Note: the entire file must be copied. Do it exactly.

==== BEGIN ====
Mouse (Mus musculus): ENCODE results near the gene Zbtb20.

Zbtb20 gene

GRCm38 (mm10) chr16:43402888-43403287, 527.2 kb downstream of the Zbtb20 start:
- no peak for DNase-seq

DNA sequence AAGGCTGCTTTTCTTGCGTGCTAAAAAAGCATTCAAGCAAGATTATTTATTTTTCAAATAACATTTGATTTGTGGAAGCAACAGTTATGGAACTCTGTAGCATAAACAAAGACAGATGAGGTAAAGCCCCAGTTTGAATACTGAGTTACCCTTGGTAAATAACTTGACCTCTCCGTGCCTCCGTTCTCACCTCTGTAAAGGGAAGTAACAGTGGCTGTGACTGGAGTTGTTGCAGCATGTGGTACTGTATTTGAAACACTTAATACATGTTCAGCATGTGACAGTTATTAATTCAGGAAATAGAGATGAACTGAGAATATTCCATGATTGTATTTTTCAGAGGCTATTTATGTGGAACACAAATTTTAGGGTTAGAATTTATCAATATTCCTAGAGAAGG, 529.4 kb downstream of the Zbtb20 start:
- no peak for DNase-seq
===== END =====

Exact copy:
Mouse (Mus musculus): ENCODE results near the gene Zbtb20.

Zbtb20 gene

GRCm38 (mm10) chr16:43402888-43403287, 527.2 kb downstream of the Zbtb20 start:
- no peak for DNase-seq

DNA sequence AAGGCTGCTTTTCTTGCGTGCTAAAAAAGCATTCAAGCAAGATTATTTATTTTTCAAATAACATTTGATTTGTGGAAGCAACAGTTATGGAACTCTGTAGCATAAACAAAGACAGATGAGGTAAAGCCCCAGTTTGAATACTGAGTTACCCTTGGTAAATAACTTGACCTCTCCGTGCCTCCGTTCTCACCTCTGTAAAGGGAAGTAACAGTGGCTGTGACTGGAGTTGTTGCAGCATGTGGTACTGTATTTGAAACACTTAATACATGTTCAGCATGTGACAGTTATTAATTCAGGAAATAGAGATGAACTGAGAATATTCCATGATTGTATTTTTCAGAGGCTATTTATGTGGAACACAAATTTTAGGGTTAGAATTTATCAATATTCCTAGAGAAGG, 529.4 kb downstream of the Zbtb20 start:
- no peak for DNase-seq